15. [2015] 60 188 (Patna – Trib.), International School of Human Resources & Social Welfare Society v. Commissioner of Income-tax-1, Patna

Where merely because minority status was accorded to educational institutions run by assesseesociety, it could not be regarded as being established for benefit of a particular religious community; registration could not be denied on this ground.

16. [2015] 55 255 (SC), SUPREME COURT OF INDIA Queen’s Educational Society v. Commissioner of Income-tax

Where a surplus was made by educational institution which was ploughed back for educational purposes, said institution was to be held to be existed solely for educational purpose and not for purpose of profit.

17. (2015] 55 34 (Karnataka), HIGH COURT OF KARNATAKA Director of Income-tax (Exemption), Bangalore v. Karnataka Industrial Area Development Board

A registration granted earlier under section 12A can be cancelled under two circumstances: (a) If the activities of such trust or institution are not genuine, (b) the activities of trust or institution not being carried out in accordance with the object of the trust or institution. Therefore, registration already granted under section 12A could not be revoked for the reason that the charitable trust or institution pursuing of advancement of objects of general public utility carried on commercial activities.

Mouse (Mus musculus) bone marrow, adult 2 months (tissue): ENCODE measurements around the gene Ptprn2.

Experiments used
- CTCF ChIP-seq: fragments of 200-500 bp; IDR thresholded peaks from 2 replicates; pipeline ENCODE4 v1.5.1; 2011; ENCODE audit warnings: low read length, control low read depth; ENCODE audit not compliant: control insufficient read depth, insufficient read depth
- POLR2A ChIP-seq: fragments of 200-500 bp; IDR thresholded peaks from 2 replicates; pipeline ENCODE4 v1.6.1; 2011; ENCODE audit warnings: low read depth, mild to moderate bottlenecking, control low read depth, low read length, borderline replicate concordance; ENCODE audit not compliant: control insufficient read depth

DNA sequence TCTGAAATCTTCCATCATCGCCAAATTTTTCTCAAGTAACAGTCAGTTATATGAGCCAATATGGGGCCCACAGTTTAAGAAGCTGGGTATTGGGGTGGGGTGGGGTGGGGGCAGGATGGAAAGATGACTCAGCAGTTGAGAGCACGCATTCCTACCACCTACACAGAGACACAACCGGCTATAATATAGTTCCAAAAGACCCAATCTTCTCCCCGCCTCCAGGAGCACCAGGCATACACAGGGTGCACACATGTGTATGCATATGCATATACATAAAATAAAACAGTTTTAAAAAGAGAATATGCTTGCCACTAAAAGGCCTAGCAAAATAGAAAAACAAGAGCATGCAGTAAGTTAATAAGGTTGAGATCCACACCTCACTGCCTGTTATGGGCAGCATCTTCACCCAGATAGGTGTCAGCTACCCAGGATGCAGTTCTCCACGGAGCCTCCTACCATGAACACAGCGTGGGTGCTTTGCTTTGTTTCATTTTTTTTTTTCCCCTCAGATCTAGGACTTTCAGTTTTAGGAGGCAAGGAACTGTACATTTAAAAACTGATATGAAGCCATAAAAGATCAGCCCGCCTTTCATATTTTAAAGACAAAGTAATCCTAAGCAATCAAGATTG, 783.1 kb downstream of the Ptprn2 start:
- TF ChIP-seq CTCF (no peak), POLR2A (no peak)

The Finance Bill 2020 proposed some regulating mechanism for Non-Government and Non profitable Organizations for transparent monitoring of the activities and to control the misuse of funds. As per some school of thought, there will be difficulties in compliance by small/medium organisations while going for revalidation of the registration in each 5 years. Unless the registration/revalidation process is streamlined, it will lead to harassment and most of the NGOs’ will close down their activities. However, this is a welcome step by the Government to bring transparency and centralized control on the activities of the Non-Government and Non profitable Organizations.